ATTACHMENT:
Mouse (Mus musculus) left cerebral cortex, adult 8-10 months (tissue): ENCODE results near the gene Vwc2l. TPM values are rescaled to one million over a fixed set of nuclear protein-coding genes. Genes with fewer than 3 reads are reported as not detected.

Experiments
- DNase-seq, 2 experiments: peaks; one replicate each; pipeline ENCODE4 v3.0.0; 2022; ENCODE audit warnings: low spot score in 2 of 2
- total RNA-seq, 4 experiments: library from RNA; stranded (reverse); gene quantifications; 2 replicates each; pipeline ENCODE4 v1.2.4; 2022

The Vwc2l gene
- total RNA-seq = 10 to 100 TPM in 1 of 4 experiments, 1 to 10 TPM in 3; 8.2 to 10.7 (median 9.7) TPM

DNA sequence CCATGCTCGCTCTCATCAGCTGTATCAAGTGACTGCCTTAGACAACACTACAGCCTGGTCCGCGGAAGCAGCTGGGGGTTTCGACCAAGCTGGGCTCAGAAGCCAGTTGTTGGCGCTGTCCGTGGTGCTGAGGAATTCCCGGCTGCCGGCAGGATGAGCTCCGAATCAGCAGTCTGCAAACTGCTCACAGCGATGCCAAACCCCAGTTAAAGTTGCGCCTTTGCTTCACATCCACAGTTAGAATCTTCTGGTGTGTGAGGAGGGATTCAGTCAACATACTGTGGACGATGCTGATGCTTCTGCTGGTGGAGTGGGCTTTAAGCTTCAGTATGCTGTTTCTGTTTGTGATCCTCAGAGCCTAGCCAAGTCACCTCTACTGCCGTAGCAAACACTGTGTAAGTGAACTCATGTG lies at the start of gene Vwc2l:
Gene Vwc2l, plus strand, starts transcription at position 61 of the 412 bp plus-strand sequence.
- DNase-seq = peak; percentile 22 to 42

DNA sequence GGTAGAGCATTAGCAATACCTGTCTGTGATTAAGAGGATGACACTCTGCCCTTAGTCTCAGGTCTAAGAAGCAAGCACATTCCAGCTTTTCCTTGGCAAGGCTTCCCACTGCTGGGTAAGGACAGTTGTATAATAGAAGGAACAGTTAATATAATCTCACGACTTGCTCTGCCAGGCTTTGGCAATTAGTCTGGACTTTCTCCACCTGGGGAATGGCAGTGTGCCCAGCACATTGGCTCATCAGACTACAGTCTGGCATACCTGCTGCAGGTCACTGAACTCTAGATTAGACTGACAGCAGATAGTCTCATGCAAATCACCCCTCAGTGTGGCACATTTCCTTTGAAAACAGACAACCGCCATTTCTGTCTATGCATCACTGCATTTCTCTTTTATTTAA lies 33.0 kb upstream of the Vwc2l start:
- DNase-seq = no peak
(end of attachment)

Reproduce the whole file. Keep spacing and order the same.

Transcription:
Mouse (Mus musculus) left cerebral cortex, adult 8-10 months (tissue): ENCODE results near the gene Vwc2l. TPM values are rescaled to one million over a fixed set of nuclear protein-coding genes. Genes with fewer than 3 reads are reported as not detected.

Experiments
- DNase-seq, 2 experiments: peaks; one replicate each; pipeline ENCODE4 v3.0.0; 2022; ENCODE audit warnings: low spot score in 2 of 2
- total RNA-seq, 4 experiments: library from RNA; stranded (reverse); gene quantifications; 2 replicates each; pipeline ENCODE4 v1.2.4; 2022

The Vwc2l gene
- total RNA-seq = 10 to 100 TPM in 1 of 4 experiments, 1 to 10 TPM in 3; 8.2 to 10.7 (median 9.7) TPM

DNA sequence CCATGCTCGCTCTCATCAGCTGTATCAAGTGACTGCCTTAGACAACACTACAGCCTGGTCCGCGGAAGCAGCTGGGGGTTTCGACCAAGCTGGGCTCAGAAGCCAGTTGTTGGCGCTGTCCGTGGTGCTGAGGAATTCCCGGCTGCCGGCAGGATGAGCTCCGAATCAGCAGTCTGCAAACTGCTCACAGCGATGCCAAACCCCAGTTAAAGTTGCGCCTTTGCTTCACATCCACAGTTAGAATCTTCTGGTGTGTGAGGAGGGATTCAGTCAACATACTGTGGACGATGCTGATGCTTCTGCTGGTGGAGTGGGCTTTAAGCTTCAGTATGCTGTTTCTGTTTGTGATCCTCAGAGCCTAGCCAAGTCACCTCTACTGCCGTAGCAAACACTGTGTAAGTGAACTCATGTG lies at the start of gene Vwc2l:
Gene Vwc2l, plus strand, starts transcription at position 61 of the 412 bp plus-strand sequence.
- DNase-seq = peak; percentile 22 to 42

DNA sequence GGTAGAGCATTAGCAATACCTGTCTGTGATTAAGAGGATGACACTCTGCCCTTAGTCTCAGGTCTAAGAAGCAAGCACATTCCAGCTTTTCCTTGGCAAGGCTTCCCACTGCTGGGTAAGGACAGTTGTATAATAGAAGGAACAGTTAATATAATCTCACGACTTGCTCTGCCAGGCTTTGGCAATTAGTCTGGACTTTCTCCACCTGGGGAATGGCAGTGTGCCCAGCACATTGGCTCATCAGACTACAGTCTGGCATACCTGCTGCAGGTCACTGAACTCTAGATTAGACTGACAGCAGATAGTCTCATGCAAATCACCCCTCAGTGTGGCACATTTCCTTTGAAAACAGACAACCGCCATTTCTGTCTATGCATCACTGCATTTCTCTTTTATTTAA lies 33.0 kb upstream of the Vwc2l start:
- DNase-seq = no peak